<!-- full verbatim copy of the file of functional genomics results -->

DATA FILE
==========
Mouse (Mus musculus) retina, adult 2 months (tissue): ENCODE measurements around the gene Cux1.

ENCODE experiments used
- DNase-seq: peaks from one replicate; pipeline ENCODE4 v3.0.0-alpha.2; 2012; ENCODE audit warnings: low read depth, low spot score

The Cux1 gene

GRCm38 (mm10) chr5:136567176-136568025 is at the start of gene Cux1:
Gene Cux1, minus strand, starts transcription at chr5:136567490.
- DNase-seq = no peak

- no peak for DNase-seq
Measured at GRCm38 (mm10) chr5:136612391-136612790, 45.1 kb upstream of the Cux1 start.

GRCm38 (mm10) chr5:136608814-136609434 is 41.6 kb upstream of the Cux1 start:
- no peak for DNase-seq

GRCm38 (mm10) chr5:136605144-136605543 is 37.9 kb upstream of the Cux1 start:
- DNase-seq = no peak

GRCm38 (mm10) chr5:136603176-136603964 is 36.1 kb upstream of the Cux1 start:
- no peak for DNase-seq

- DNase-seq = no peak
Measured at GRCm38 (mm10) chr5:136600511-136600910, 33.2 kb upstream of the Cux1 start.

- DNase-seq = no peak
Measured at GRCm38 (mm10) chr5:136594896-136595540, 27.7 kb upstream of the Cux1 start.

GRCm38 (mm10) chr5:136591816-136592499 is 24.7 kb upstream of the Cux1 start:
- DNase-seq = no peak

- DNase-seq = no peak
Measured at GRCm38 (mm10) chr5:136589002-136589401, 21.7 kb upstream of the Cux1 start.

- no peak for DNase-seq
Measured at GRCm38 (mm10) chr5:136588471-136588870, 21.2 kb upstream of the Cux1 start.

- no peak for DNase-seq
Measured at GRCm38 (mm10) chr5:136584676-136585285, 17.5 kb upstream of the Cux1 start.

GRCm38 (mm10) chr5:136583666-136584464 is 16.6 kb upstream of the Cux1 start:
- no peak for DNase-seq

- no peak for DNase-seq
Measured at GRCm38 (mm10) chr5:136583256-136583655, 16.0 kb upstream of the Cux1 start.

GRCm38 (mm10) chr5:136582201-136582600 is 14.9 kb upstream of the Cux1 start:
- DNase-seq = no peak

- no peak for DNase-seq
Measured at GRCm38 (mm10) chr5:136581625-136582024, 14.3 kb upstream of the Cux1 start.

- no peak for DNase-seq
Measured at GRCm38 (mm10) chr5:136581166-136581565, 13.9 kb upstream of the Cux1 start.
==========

Mouse (Mus musculus) retina, adult 2 months (tissue): ENCODE measurements around the gene Cux1.

ENCODE experiments used
- DNase-seq: peaks from one replicate; pipeline ENCODE4 v3.0.0-alpha.2; 2012; ENCODE audit warnings: low read depth, low spot score

The Cux1 gene

GRCm38 (mm10) chr5:136567176-136568025 is at the start of gene Cux1:
Gene Cux1, minus strand, starts transcription at chr5:136567490.
- DNase-seq = no peak

- no peak for DNase-seq
Measured at GRCm38 (mm10) chr5:136612391-136612790, 45.1 kb upstream of the Cux1 start.

GRCm38 (mm10) chr5:136608814-136609434 is 41.6 kb upstream of the Cux1 start:
- no peak for DNase-seq

GRCm38 (mm10) chr5:136605144-136605543 is 37.9 kb upstream of the Cux1 start:
- DNase-seq = no peak

GRCm38 (mm10) chr5:136603176-136603964 is 36.1 kb upstream of the Cux1 start:
- no peak for DNase-seq

- DNase-seq = no peak
Measured at GRCm38 (mm10) chr5:136600511-136600910, 33.2 kb upstream of the Cux1 start.

- DNase-seq = no peak
Measured at GRCm38 (mm10) chr5:136594896-136595540, 27.7 kb upstream of the Cux1 start.

GRCm38 (mm10) chr5:136591816-136592499 is 24.7 kb upstream of the Cux1 start:
- DNase-seq = no peak

- DNase-seq = no peak
Measured at GRCm38 (mm10) chr5:136589002-136589401, 21.7 kb upstream of the Cux1 start.

- no peak for DNase-seq
Measured at GRCm38 (mm10) chr5:136588471-136588870, 21.2 kb upstream of the Cux1 start.

- no peak for DNase-seq
Measured at GRCm38 (mm10) chr5:136584676-136585285, 17.5 kb upstream of the Cux1 start.

GRCm38 (mm10) chr5:136583666-136584464 is 16.6 kb upstream of the Cux1 start:
- no peak for DNase-seq

- no peak for DNase-seq
Measured at GRCm38 (mm10) chr5:136583256-136583655, 16.0 kb upstream of the Cux1 start.

GRCm38 (mm10) chr5:136582201-136582600 is 14.9 kb upstream of the Cux1 start:
- DNase-seq = no peak

- no peak for DNase-seq
Measured at GRCm38 (mm10) chr5:136581625-136582024, 14.3 kb upstream of the Cux1 start.

- no peak for DNase-seq
Measured at GRCm38 (mm10) chr5:136581166-136581565, 13.9 kb upstream of the Cux1 start.